Looks Like Diversity Is a Problem at the Co-op

It was with deep sadness that I read the column “11 People to Look for at Weavers Way Ambler” and to see that all 11 managers at the new Ambler store present to my eyes as white.

I am sure that each person is a talented, committed and really wonderful person. But the one necessary skill that they do not have is the ability to communicate non-verbally that all people regardless of ethnicity, race, economic status, or marginalized identity are wanted, welcome and celebrated in the new store.

In the year 2017, in an America where white supremacy is the coin of the realm, how can a community co-op management not understand that in building a team there are basic necessary job skills that simply cannot be met by an all-white staff, no matter how competent, no matter how committed, no matter how conscious each individual is, that the more diverse the lived experience of the collective staff, the more socially competent, the more likely that a full range of perspectives will be raised at staff meetings, and the more clear a message of invitation and welcome will be communicated to everyone who walks in the door.

We have so far still to go in the work of building the just and sustainable world that I yearn for, and that I imagine the Weavers Way Board is committed to.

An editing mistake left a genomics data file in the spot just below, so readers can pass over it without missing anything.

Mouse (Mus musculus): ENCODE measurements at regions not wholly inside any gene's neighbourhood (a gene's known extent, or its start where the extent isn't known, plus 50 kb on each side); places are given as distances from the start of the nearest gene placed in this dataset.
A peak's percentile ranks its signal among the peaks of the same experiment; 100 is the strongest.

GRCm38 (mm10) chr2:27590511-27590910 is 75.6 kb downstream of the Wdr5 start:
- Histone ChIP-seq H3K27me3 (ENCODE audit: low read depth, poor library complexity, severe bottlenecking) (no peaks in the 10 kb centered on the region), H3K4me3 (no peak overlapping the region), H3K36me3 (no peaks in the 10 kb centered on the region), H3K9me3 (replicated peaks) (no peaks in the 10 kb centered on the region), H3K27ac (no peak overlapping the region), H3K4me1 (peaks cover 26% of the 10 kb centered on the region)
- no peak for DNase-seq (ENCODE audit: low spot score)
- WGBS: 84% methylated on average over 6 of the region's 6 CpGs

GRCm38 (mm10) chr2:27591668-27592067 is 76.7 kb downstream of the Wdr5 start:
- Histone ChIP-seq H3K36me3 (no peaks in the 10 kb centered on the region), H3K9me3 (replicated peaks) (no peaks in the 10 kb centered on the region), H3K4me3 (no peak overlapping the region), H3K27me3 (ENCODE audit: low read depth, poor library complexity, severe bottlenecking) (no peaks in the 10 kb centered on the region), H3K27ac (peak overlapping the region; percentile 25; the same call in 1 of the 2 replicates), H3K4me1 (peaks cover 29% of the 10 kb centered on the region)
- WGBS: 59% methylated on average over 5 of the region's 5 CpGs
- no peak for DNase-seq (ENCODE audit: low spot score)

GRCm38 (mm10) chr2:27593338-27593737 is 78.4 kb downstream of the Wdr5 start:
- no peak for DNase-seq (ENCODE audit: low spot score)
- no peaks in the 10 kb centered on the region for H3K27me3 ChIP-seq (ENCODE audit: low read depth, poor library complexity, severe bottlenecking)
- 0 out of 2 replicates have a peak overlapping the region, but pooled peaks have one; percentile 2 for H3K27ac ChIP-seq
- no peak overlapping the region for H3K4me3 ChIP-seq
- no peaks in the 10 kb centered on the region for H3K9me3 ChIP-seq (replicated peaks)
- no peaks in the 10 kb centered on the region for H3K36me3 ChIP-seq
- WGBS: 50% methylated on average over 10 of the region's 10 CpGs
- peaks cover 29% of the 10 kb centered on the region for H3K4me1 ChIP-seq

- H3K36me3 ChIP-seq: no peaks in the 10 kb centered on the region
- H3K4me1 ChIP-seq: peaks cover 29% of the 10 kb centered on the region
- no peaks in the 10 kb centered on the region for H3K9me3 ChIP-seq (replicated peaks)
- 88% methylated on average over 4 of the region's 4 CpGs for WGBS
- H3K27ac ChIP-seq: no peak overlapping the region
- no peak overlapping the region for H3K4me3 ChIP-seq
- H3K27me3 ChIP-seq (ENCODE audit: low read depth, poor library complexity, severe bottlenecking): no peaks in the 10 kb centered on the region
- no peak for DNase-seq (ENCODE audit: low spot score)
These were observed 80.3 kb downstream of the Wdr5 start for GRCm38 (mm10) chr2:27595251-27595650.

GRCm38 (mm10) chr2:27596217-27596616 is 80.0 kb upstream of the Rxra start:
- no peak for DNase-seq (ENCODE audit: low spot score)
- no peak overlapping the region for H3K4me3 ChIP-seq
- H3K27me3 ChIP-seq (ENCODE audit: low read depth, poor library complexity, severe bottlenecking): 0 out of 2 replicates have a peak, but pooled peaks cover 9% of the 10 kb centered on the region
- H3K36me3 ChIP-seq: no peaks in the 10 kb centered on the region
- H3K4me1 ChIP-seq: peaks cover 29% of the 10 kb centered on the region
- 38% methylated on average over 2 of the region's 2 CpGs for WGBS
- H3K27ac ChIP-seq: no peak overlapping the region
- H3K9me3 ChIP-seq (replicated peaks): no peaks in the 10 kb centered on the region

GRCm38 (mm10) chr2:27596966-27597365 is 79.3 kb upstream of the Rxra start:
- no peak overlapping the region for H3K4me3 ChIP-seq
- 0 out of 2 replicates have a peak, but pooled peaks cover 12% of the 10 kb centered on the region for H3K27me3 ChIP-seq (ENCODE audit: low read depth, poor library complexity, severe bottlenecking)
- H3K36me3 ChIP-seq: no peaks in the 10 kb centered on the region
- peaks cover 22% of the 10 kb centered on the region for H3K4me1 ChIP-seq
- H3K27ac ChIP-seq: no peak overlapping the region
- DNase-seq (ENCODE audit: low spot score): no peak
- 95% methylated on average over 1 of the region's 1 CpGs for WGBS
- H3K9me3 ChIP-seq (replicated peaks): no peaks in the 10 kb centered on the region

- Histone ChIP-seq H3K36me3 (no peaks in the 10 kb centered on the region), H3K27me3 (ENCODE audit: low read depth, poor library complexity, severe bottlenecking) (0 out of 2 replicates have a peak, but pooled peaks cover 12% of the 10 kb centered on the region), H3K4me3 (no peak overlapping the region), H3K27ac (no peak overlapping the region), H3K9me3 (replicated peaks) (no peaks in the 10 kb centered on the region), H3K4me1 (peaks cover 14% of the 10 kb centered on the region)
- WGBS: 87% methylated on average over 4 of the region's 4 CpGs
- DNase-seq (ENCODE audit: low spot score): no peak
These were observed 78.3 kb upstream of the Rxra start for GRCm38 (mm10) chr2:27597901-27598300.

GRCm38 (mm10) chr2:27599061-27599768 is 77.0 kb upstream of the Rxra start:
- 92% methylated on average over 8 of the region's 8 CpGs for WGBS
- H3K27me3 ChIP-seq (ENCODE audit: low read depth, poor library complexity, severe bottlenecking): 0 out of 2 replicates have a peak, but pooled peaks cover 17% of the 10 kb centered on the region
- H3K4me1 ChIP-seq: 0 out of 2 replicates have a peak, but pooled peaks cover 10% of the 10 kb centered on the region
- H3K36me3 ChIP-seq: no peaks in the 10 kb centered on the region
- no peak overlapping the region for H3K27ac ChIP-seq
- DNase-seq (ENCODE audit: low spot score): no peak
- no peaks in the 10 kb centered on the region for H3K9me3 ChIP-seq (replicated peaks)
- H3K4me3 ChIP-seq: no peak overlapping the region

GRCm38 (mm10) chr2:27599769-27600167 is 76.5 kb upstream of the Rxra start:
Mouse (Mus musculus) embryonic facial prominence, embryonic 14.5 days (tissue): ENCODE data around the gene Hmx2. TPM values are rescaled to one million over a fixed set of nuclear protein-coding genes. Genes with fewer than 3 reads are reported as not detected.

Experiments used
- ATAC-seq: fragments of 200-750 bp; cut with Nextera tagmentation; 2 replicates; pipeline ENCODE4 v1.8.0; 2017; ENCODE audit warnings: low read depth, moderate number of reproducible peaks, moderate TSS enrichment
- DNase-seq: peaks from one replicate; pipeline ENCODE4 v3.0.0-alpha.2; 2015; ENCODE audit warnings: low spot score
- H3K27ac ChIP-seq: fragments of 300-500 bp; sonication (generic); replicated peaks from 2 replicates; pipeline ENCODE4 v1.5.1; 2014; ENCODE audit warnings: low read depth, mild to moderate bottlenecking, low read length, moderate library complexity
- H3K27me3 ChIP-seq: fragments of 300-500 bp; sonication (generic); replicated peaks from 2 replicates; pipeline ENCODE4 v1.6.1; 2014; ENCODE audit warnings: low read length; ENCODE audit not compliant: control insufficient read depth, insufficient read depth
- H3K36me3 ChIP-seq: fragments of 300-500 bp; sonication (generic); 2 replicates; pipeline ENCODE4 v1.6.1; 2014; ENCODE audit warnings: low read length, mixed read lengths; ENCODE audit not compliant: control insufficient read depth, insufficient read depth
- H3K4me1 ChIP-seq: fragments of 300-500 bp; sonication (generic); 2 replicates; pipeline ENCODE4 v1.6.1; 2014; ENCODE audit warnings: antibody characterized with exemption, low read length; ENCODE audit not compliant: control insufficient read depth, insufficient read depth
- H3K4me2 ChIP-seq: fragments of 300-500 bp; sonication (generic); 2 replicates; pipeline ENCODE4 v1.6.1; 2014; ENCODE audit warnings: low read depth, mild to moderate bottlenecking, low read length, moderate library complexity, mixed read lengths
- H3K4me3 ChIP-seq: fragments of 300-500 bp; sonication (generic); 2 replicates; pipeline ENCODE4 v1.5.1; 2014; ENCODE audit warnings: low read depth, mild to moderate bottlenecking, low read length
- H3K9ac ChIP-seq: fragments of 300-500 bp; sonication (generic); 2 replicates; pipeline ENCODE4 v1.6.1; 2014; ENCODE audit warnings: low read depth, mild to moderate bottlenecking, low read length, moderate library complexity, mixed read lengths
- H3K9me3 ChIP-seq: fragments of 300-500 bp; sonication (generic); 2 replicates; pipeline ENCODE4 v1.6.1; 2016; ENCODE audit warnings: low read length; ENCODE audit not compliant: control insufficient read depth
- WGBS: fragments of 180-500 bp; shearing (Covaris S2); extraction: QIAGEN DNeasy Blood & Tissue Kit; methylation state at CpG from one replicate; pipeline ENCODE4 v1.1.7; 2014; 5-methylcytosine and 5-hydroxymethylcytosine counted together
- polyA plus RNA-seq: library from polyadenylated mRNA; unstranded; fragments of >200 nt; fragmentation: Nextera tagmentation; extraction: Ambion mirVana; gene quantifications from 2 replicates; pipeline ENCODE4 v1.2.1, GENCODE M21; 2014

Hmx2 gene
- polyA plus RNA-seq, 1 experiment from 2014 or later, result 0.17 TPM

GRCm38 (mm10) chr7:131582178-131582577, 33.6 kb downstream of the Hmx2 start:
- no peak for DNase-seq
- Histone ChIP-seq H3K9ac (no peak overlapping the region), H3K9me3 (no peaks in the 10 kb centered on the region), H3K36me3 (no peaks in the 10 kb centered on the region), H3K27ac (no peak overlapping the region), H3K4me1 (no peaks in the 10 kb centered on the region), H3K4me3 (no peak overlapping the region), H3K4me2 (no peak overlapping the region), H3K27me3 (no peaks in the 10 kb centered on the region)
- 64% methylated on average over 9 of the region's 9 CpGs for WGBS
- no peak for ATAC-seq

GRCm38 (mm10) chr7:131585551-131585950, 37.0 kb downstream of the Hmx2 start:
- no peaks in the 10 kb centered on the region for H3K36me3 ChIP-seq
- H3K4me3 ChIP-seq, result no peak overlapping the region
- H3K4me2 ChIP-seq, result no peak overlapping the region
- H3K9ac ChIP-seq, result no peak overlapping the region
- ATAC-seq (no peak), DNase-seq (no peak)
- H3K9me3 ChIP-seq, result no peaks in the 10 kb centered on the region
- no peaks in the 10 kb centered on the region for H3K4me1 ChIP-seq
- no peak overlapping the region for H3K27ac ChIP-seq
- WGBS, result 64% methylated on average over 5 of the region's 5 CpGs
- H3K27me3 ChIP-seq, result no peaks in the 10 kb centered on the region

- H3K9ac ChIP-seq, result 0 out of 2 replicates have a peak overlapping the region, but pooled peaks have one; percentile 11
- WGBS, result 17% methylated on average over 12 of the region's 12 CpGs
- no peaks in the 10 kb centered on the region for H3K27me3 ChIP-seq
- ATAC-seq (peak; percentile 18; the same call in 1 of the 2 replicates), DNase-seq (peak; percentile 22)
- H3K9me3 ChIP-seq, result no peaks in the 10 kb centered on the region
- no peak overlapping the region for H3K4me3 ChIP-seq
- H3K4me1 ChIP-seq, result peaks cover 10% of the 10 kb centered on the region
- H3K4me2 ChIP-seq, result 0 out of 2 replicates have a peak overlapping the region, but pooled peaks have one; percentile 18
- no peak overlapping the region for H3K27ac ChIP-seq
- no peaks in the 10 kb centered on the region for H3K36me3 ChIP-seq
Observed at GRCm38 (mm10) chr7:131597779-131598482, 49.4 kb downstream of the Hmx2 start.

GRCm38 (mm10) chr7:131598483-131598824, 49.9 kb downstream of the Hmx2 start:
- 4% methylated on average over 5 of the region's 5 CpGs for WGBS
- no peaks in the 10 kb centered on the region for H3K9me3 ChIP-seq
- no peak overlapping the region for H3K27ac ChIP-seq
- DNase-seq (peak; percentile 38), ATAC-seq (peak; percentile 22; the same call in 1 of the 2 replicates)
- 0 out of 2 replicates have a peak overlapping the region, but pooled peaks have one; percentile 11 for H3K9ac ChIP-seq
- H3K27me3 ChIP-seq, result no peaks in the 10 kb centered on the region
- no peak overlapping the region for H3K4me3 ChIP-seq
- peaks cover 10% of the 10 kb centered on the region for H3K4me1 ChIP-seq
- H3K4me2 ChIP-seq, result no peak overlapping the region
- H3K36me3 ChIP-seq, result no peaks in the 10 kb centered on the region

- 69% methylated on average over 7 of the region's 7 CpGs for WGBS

Walter Hjelt Sullivan

GM Jon Roesser responds:

Over the last few weeks, I’ve been spending much of my time in our new Ambler store and have gotten to work closely with my 50 or so new colleagues. What a crew — hard-working, problem-solving, customer-focused. I consider myself truly fortunate to work with such a great group.

It is also, in every way, a diverse group. Teenagers to 70-somethings; men, women and transgendered; ex-offenders; folks living with intellectual and physical disabilities; citizens and non-citizens.

It’s a racially diverse group too, as anyone spending any time in the store can easily tell. But as our fellow member-owner Walter Hjelt Sullivan points out, that racial diversity has not yet found its way to the store’s management team.

That’s not something with which we should be satisfied. Theoretically speaking, with a racially diverse staff, over time the management team’s racial diversity will improve, as entry-level employees work their way up the ranks.

But we must find ways to facilitate this advancement, by offering mentoring and apprenticeships and by deliberately engaging with entry-level staff to ensure that when managerial opportunities come up, we hire from within.

In recent years, we’ve worked hard to improve the racial diversity of the Co-op’s workforce. Overall, our staff is more racially diverse today than it was five years ago. We’ll continue to build on this effort to ensure an even more diverse staff and management team in the future.